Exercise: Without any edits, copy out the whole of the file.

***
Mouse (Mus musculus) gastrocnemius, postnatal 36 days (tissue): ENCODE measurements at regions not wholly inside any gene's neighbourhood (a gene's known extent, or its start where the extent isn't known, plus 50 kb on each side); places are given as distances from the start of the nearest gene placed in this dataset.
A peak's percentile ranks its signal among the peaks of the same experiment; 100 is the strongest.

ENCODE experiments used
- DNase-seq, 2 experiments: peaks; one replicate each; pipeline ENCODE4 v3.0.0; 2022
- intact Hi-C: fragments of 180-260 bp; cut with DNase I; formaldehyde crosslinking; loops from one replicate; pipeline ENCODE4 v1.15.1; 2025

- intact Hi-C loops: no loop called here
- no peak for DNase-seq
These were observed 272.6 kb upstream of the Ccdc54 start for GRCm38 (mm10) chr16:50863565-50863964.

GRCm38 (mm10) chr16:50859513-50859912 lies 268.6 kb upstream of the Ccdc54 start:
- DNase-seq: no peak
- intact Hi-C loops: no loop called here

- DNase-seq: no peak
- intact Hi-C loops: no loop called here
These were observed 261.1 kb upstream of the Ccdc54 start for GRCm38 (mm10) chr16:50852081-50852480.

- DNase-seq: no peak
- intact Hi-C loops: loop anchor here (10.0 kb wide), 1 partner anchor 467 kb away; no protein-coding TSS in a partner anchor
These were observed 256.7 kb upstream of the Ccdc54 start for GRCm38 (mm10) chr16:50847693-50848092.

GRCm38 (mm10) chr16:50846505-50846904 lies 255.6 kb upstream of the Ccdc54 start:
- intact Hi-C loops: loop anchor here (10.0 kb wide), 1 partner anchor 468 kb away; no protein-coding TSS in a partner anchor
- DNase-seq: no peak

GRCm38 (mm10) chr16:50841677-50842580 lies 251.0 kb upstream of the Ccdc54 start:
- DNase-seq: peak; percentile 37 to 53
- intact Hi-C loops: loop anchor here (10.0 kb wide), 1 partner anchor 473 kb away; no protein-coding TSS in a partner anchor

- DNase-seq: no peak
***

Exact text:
Mouse (Mus musculus) gastrocnemius, postnatal 36 days (tissue): ENCODE measurements at regions not wholly inside any gene's neighbourhood (a gene's known extent, or its start where the extent isn't known, plus 50 kb on each side); places are given as distances from the start of the nearest gene placed in this dataset.
A peak's percentile ranks its signal among the peaks of the same experiment; 100 is the strongest.

ENCODE experiments used
- DNase-seq, 2 experiments: peaks; one replicate each; pipeline ENCODE4 v3.0.0; 2022
- intact Hi-C: fragments of 180-260 bp; cut with DNase I; formaldehyde crosslinking; loops from one replicate; pipeline ENCODE4 v1.15.1; 2025

- intact Hi-C loops: no loop called here
- no peak for DNase-seq
These were observed 272.6 kb upstream of the Ccdc54 start for GRCm38 (mm10) chr16:50863565-50863964.

GRCm38 (mm10) chr16:50859513-50859912 lies 268.6 kb upstream of the Ccdc54 start:
- DNase-seq: no peak
- intact Hi-C loops: no loop called here

- DNase-seq: no peak
- intact Hi-C loops: no loop called here
These were observed 261.1 kb upstream of the Ccdc54 start for GRCm38 (mm10) chr16:50852081-50852480.

- DNase-seq: no peak
- intact Hi-C loops: loop anchor here (10.0 kb wide), 1 partner anchor 467 kb away; no protein-coding TSS in a partner anchor
These were observed 256.7 kb upstream of the Ccdc54 start for GRCm38 (mm10) chr16:50847693-50848092.

GRCm38 (mm10) chr16:50846505-50846904 lies 255.6 kb upstream of the Ccdc54 start:
- intact Hi-C loops: loop anchor here (10.0 kb wide), 1 partner anchor 468 kb away; no protein-coding TSS in a partner anchor
- DNase-seq: no peak

GRCm38 (mm10) chr16:50841677-50842580 lies 251.0 kb upstream of the Ccdc54 start:
- DNase-seq: peak; percentile 37 to 53
- intact Hi-C loops: loop anchor here (10.0 kb wide), 1 partner anchor 473 kb away; no protein-coding TSS in a partner anchor

- DNase-seq: no peak